Mischievous media moguls in...

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A divided empire: Logan Roy humorously balances life as the head of a media corporation and the patriarch of an entitled family all eyeing to succeed him.
pictures:supplied
A divided empire: Logan Roy humorously balances life as the head of a media corporation and the patriarch of an entitled family all eyeing to succeed him. pictures:supplied

Succession was crowned the best television series to be released last year. Phumlani S Langa can see a bit of the appeal. 

Succession

Available on Showmax

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American TV network HBO has not suffered as a result of the streaming disruption caused by Netflix. HBO still manages to generate quality off-the-wall content such as its celebrated show Succession.

While the network’s dramedy isn’t as popular as Game of Thrones, and by no means as stirring as When They See Us, it isn’t half-bad. Earlier this month Succession scooped a Golden Globe award for best television series for its vaunted second season, with a third one in the works.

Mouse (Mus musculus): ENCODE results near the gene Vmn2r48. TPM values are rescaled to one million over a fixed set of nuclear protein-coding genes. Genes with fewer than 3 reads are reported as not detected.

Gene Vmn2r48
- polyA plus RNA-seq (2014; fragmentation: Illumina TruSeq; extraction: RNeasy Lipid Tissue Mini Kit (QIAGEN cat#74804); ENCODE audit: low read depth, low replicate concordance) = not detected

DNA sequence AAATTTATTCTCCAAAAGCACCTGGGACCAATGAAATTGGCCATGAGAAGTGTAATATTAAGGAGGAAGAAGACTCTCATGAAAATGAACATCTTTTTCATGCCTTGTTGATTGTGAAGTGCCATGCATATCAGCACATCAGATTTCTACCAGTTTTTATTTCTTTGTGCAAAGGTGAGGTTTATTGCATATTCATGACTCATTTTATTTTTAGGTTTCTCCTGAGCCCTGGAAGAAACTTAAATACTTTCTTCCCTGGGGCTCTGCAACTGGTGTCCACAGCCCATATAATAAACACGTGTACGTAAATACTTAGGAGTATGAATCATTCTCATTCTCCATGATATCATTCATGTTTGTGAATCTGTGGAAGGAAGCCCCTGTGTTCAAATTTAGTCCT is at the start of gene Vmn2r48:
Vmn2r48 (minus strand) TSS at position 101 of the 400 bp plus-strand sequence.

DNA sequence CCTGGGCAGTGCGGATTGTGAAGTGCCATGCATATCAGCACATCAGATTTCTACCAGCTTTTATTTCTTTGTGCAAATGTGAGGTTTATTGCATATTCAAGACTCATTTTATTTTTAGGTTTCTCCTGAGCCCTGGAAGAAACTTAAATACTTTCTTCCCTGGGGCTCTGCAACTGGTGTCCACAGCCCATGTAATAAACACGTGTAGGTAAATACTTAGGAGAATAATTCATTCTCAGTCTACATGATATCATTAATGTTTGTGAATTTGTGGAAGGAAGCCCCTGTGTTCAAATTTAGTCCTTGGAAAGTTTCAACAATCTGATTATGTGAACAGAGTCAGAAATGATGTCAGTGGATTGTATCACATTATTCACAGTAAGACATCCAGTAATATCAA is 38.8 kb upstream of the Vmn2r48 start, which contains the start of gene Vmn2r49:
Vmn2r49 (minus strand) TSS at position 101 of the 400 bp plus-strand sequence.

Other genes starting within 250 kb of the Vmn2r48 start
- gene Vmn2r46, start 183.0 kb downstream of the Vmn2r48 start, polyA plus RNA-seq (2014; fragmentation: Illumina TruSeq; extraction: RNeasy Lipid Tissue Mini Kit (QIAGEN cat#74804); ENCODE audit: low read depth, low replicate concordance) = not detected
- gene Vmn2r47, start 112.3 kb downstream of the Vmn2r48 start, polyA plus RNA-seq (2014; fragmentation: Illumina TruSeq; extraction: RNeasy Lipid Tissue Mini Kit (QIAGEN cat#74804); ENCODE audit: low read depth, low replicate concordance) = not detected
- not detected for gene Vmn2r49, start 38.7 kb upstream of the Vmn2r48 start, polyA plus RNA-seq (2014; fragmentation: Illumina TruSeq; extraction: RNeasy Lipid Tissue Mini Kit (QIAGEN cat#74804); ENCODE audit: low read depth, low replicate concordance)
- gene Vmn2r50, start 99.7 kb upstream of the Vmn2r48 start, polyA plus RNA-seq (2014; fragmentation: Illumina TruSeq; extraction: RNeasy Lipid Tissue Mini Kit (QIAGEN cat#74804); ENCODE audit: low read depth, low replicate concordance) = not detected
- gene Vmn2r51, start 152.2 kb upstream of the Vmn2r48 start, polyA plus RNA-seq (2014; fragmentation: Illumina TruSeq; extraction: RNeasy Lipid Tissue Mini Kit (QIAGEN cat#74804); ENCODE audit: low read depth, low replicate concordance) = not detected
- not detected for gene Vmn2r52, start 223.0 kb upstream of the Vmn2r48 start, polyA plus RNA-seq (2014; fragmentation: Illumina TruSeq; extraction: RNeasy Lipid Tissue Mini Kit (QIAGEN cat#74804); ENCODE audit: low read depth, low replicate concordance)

The show focuses on the Roy family. Logan Roy is a wily old timer and the head of a transatlantic media company. Sound familiar?

This show could quite easily be the Murdoch family, the wealthy fear-mongers who own Fox News. Logan, an old white patriarch, will soon be put to pasture, professionally speaking. Naturally, his successor will be one of his three sons, Kendall.

The Roys want for nothing, thanks to their immense wealth. As this power vacuum looms, a lot of jostling and manoeuvring ensues for a seat at the table – quite literally – in as far as boardroom banter goes. It’s on some white people’s problems tip, but the writers cleverly turn the gun on the characters, mocking their circumstance and way of life.

Yet somehow this odd show is not solely satirical. It is very dialogue-centred, doing away with the common slapstick approach to American humour.

Strange how turning that down makes for such loud characters. The show’s creators garnish their presentation with well-chosen music but relatively mundane cinematography.

Kendall’s an embattled yuppie trying to win his father’s approval to vanquish the memories of his drug habit and a stint in rehab. The family interaction does make for a few laughs, with Roman Roy as a standout character. Unlike his brother Kendall, Roman is flippant and a little irreverent, with well-timed candour.

The show has been available since 2018 and has received stellar reviews. But we won’t be quite so bold as to agree or get gassed. It’s a decent watch, but it uses a familiar formula seen on shows such as Veep or a watered-down The Office

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